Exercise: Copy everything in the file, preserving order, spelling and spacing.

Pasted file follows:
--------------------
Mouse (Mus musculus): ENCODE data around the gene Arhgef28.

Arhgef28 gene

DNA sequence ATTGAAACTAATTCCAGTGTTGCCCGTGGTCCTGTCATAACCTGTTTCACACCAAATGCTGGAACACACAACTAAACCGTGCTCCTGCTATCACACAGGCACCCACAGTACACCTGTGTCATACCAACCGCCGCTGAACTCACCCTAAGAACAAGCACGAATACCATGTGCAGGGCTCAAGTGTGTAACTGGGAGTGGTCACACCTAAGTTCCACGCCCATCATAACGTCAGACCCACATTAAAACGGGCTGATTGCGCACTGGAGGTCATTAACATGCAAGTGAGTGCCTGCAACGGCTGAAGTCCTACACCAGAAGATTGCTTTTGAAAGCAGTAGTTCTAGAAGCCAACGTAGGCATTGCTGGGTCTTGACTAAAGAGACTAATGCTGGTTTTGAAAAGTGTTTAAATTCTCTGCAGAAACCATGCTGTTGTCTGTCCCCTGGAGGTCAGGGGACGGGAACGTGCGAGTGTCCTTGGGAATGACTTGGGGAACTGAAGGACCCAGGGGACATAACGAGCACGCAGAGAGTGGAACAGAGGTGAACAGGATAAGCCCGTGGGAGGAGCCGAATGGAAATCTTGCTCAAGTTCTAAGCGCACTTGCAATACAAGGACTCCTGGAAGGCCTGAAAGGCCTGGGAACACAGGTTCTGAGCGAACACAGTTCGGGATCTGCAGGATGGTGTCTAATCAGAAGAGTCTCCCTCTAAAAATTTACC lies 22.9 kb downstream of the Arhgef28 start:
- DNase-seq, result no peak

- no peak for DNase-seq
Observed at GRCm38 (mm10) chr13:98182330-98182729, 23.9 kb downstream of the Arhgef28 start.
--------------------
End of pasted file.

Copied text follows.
Mouse (Mus musculus): ENCODE data around the gene Arhgef28.

Arhgef28 gene

DNA sequence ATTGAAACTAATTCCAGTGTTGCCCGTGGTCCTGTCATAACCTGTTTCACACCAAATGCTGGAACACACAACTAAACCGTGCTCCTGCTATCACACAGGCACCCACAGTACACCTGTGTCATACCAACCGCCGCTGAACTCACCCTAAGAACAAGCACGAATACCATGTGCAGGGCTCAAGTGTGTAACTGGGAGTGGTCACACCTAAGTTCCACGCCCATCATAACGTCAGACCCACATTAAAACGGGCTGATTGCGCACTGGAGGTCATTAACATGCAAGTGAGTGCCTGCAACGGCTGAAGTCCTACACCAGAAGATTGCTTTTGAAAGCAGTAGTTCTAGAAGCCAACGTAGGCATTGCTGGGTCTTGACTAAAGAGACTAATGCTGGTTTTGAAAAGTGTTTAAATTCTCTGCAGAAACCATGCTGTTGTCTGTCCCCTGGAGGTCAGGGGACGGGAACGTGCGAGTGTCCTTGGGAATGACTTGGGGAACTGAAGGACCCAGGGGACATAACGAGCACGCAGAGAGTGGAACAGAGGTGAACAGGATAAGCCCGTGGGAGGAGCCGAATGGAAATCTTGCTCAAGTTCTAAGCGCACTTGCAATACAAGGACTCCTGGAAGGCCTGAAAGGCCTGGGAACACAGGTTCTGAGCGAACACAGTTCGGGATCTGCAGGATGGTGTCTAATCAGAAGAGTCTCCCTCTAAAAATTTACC lies 22.9 kb downstream of the Arhgef28 start:
- DNase-seq, result no peak

- no peak for DNase-seq
Observed at GRCm38 (mm10) chr13:98182330-98182729, 23.9 kb downstream of the Arhgef28 start.